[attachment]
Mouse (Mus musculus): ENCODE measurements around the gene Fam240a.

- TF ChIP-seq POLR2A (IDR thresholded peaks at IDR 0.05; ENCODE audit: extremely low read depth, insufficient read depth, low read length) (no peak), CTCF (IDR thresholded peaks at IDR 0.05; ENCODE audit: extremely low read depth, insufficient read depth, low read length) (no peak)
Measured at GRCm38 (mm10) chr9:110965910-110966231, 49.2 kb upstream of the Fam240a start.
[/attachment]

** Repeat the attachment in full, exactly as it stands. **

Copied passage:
Mouse (Mus musculus): ENCODE measurements around the gene Fam240a.

- TF ChIP-seq POLR2A (IDR thresholded peaks at IDR 0.05; ENCODE audit: extremely low read depth, insufficient read depth, low read length) (no peak), CTCF (IDR thresholded peaks at IDR 0.05; ENCODE audit: extremely low read depth, insufficient read depth, low read length) (no peak)
Measured at GRCm38 (mm10) chr9:110965910-110966231, 49.2 kb upstream of the Fam240a start.